And failing to support No Kill legislation is not the only way Best Friends is failing our cause while trying to cleverly and deceptively lead us to believe otherwise. Last week, in response to the release of the ASPCA document, “Tactics of the Extremist Agenda,” as the entire grassroots of the No Kill movement was inflamed with outrage, Francis Battista of Best Friends also weighed in, condemning the handbook as “paranoid,” and urging the ASPCA to stop fighting No Kill reform efforts. He wrote:
Instead of cooking up fevered fantasies about an Al-Qaeda-like no-kill operation that is on the loose and may be coming to a community near you, one would hope that the ASPCA would be rattling the cages of local SPCAs and shelters and using their considerable influence in those circles to get such organizations to address the actual cause of public unrest, which is not an extremist agenda, but the killing of healthy, treatable pets.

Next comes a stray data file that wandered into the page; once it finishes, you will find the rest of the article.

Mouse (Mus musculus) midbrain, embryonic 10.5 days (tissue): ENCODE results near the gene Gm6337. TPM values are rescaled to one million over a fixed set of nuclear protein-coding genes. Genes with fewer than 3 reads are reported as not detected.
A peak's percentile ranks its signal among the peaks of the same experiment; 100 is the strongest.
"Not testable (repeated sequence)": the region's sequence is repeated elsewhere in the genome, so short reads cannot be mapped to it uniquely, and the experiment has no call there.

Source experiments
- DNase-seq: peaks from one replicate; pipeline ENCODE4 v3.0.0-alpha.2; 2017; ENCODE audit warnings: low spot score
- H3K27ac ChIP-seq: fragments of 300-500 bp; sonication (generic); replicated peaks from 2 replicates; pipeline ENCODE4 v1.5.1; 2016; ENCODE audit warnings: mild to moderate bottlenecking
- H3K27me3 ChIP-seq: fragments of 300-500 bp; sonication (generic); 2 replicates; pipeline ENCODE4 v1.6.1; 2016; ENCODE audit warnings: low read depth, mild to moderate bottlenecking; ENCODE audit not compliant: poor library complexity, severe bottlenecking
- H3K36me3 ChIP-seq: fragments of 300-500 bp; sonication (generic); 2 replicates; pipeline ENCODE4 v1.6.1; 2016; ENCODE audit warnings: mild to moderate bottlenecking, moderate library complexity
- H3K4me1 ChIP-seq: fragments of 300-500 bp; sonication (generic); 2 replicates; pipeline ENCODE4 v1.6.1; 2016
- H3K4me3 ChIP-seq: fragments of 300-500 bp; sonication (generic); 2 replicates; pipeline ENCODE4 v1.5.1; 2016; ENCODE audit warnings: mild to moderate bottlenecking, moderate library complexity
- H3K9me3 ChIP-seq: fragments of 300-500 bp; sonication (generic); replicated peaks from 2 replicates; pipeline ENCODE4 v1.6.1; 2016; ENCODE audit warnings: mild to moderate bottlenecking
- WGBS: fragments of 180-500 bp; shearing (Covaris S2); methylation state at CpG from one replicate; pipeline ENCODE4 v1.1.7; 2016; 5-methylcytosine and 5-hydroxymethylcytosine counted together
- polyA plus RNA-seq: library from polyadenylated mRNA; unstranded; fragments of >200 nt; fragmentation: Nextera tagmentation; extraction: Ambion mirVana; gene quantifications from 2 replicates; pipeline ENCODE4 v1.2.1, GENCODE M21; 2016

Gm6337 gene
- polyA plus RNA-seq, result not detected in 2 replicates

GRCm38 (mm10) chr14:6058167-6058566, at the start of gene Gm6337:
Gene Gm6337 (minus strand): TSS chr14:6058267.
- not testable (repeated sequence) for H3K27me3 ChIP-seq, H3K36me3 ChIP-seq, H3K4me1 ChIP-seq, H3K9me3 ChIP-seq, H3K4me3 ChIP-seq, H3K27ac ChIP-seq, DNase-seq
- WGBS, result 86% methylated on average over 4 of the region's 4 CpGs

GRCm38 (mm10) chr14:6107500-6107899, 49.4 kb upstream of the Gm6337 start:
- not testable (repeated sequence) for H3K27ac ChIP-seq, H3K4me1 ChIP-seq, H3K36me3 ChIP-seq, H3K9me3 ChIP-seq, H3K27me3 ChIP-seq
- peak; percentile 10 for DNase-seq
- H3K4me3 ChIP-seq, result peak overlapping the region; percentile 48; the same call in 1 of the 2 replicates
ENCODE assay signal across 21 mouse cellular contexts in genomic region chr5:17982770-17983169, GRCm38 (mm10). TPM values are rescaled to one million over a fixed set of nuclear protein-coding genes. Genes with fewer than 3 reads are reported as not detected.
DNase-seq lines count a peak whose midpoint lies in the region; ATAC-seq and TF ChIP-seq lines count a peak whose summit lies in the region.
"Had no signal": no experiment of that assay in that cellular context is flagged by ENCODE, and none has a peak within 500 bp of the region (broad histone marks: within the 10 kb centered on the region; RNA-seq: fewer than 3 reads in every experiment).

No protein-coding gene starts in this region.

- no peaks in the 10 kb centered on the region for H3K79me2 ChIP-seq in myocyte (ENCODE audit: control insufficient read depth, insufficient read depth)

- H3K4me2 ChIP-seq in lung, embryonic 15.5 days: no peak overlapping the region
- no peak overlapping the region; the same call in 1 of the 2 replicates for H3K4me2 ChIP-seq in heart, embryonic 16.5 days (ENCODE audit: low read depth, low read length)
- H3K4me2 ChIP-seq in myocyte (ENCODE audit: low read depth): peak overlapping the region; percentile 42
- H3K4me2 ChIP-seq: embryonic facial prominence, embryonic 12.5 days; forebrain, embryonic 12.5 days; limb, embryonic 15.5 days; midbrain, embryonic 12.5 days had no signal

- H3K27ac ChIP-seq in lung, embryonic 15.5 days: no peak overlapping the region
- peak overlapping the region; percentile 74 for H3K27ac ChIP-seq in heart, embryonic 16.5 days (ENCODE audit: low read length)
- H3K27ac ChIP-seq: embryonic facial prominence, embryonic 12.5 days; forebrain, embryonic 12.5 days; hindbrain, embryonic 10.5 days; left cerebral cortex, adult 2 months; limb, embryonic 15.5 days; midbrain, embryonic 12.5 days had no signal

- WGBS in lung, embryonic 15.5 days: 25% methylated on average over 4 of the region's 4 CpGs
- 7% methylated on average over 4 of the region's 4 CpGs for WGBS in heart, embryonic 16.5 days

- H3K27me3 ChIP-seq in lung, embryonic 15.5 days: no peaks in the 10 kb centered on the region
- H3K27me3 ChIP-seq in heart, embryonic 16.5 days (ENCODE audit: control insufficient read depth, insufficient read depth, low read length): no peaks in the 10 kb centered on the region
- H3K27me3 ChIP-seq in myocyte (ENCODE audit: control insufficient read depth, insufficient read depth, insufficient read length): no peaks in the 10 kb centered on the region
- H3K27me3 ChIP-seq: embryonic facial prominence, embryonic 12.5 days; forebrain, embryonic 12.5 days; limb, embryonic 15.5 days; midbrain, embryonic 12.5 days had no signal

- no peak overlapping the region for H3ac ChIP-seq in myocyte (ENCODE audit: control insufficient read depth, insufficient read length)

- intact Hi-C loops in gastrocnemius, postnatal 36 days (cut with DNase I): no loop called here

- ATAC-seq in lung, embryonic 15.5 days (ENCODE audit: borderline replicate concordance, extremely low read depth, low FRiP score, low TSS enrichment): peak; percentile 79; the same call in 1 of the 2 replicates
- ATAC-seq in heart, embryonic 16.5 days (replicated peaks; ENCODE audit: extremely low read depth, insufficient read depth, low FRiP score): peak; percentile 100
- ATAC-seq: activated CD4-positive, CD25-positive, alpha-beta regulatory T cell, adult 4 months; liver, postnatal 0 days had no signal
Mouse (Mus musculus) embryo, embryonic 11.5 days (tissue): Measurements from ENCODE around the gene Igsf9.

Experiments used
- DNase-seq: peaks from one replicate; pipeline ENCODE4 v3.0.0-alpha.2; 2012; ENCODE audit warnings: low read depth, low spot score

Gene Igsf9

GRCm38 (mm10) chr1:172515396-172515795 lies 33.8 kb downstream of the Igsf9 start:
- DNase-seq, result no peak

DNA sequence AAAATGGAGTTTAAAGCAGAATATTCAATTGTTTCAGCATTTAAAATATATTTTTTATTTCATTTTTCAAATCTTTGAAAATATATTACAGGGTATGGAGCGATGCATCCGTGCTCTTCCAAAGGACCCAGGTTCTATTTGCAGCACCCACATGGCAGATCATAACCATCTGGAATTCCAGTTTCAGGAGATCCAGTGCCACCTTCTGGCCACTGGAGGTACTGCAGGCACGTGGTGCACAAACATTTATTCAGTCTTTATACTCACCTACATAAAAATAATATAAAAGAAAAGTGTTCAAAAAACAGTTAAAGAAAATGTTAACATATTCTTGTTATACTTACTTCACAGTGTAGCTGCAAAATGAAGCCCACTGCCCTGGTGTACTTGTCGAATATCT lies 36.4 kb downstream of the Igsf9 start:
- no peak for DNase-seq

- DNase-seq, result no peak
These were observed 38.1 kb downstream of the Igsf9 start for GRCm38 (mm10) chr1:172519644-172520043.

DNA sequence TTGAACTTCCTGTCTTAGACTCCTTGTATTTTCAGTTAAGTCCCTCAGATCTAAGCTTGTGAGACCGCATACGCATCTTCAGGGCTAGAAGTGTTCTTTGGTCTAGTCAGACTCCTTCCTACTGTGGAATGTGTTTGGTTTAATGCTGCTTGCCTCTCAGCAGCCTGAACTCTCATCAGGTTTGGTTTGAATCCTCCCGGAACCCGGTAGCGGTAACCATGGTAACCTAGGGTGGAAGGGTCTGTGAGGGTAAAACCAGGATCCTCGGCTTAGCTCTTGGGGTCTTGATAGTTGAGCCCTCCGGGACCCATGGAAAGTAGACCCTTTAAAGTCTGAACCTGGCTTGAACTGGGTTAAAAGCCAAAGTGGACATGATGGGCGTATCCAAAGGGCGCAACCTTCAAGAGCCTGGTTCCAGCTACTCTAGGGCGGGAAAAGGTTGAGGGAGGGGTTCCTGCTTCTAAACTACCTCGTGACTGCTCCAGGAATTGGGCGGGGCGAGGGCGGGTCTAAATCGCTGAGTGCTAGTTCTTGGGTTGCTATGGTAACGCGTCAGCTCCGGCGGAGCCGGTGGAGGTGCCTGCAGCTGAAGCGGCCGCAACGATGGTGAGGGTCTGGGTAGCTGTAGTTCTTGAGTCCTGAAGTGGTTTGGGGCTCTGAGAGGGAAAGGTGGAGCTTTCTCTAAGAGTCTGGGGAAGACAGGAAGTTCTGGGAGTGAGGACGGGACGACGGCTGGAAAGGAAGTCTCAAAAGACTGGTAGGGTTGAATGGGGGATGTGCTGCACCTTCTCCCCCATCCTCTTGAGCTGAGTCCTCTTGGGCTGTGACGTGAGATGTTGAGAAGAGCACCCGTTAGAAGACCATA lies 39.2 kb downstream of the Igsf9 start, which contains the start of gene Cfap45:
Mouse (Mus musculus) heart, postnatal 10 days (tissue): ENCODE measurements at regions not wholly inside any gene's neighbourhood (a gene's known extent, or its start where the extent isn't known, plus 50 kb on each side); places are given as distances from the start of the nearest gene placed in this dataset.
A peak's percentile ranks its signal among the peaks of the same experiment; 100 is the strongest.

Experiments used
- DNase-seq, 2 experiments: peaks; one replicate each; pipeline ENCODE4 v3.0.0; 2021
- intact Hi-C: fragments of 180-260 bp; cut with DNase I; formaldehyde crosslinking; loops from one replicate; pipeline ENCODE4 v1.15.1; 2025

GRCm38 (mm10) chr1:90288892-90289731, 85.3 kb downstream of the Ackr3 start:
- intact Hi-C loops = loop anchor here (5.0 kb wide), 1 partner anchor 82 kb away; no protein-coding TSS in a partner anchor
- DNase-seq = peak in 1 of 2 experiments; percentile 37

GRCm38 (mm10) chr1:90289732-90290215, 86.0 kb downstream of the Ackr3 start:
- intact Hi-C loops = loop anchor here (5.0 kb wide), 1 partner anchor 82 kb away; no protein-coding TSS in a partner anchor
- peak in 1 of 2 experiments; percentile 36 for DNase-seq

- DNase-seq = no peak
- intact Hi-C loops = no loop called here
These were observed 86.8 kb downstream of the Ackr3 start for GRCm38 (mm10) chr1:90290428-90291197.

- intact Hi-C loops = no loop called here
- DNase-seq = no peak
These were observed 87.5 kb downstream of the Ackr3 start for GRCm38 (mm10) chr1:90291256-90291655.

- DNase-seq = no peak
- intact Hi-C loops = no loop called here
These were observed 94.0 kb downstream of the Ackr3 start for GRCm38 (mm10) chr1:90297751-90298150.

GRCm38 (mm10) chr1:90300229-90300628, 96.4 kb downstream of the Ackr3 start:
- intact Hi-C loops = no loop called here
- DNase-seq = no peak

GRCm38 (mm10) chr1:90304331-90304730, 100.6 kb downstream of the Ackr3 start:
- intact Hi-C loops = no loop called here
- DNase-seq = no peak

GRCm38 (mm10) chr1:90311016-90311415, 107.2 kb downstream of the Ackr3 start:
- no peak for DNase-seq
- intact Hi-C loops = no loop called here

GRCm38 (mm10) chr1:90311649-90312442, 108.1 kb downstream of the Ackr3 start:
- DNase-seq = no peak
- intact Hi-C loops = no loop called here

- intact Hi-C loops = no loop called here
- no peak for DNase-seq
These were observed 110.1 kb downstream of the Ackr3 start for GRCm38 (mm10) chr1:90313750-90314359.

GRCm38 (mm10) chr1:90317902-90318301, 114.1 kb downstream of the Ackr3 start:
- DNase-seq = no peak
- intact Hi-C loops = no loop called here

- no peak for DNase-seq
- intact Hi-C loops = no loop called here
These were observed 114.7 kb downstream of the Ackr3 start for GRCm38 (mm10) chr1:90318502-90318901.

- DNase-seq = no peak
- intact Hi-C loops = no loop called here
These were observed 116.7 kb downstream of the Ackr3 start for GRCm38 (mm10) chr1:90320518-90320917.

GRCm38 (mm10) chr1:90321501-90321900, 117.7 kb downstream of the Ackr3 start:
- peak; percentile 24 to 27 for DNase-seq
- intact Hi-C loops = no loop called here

As I wrote in an earlier blog, this of course, begs the question, why doesn’t Best Friends use their considerable influence in those circles to get such organizations to address the actual cause of public unrest? As one of the largest, wealthiest animal protection organizations in the nation, Battista is blasting Ed Sayres of the ASPCA for not doing what he and his organization are not doing, either. It is sheer hypocrisy. But, again, Best Friends wants us to believe otherwise, and is just clever enough to get many of us to think they actually are.